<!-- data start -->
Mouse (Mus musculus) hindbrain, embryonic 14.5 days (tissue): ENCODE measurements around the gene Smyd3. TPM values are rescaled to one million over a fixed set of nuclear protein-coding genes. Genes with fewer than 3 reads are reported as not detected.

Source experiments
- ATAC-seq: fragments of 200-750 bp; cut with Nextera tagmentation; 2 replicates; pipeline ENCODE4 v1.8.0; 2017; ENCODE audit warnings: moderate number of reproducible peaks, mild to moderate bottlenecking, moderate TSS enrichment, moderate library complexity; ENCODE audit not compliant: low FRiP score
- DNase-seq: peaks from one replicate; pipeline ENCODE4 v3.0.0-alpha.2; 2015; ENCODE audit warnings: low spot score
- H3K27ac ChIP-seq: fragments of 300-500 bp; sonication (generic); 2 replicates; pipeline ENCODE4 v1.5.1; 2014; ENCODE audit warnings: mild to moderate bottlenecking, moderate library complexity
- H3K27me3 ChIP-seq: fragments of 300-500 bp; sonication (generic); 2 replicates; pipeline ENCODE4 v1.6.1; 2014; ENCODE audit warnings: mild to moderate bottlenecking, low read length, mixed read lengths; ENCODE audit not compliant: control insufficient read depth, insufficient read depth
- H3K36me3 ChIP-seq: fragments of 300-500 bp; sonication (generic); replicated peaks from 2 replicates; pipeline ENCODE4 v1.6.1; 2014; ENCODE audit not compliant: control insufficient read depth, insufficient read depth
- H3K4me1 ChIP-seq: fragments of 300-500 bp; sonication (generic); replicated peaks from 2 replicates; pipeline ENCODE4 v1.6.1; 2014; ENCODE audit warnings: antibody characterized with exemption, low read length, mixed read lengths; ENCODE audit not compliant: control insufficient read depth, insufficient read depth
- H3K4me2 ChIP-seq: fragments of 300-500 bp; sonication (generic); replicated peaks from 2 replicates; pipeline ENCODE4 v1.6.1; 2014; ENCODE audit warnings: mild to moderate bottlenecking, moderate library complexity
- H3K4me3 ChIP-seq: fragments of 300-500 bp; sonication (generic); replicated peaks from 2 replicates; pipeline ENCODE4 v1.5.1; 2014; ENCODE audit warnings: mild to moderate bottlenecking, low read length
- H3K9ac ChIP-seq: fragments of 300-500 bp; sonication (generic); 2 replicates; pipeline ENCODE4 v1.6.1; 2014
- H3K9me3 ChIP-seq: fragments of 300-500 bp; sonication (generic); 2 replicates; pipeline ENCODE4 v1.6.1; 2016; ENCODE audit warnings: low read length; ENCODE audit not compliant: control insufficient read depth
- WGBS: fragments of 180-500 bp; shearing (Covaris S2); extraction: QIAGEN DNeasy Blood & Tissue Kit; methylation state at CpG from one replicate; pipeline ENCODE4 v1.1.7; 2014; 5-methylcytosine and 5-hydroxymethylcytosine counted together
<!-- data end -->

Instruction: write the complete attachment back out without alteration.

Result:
Mouse (Mus musculus) hindbrain, embryonic 14.5 days (tissue): ENCODE measurements around the gene Smyd3. TPM values are rescaled to one million over a fixed set of nuclear protein-coding genes. Genes with fewer than 3 reads are reported as not detected.

Source experiments
- ATAC-seq: fragments of 200-750 bp; cut with Nextera tagmentation; 2 replicates; pipeline ENCODE4 v1.8.0; 2017; ENCODE audit warnings: moderate number of reproducible peaks, mild to moderate bottlenecking, moderate TSS enrichment, moderate library complexity; ENCODE audit not compliant: low FRiP score
- DNase-seq: peaks from one replicate; pipeline ENCODE4 v3.0.0-alpha.2; 2015; ENCODE audit warnings: low spot score
- H3K27ac ChIP-seq: fragments of 300-500 bp; sonication (generic); 2 replicates; pipeline ENCODE4 v1.5.1; 2014; ENCODE audit warnings: mild to moderate bottlenecking, moderate library complexity
- H3K27me3 ChIP-seq: fragments of 300-500 bp; sonication (generic); 2 replicates; pipeline ENCODE4 v1.6.1; 2014; ENCODE audit warnings: mild to moderate bottlenecking, low read length, mixed read lengths; ENCODE audit not compliant: control insufficient read depth, insufficient read depth
- H3K36me3 ChIP-seq: fragments of 300-500 bp; sonication (generic); replicated peaks from 2 replicates; pipeline ENCODE4 v1.6.1; 2014; ENCODE audit not compliant: control insufficient read depth, insufficient read depth
- H3K4me1 ChIP-seq: fragments of 300-500 bp; sonication (generic); replicated peaks from 2 replicates; pipeline ENCODE4 v1.6.1; 2014; ENCODE audit warnings: antibody characterized with exemption, low read length, mixed read lengths; ENCODE audit not compliant: control insufficient read depth, insufficient read depth
- H3K4me2 ChIP-seq: fragments of 300-500 bp; sonication (generic); replicated peaks from 2 replicates; pipeline ENCODE4 v1.6.1; 2014; ENCODE audit warnings: mild to moderate bottlenecking, moderate library complexity
- H3K4me3 ChIP-seq: fragments of 300-500 bp; sonication (generic); replicated peaks from 2 replicates; pipeline ENCODE4 v1.5.1; 2014; ENCODE audit warnings: mild to moderate bottlenecking, low read length
- H3K9ac ChIP-seq: fragments of 300-500 bp; sonication (generic); 2 replicates; pipeline ENCODE4 v1.6.1; 2014
- H3K9me3 ChIP-seq: fragments of 300-500 bp; sonication (generic); 2 replicates; pipeline ENCODE4 v1.6.1; 2016; ENCODE audit warnings: low read length; ENCODE audit not compliant: control insufficient read depth
- WGBS: fragments of 180-500 bp; shearing (Covaris S2); extraction: QIAGEN DNeasy Blood & Tissue Kit; methylation state at CpG from one replicate; pipeline ENCODE4 v1.1.7; 2014; 5-methylcytosine and 5-hydroxymethylcytosine counted together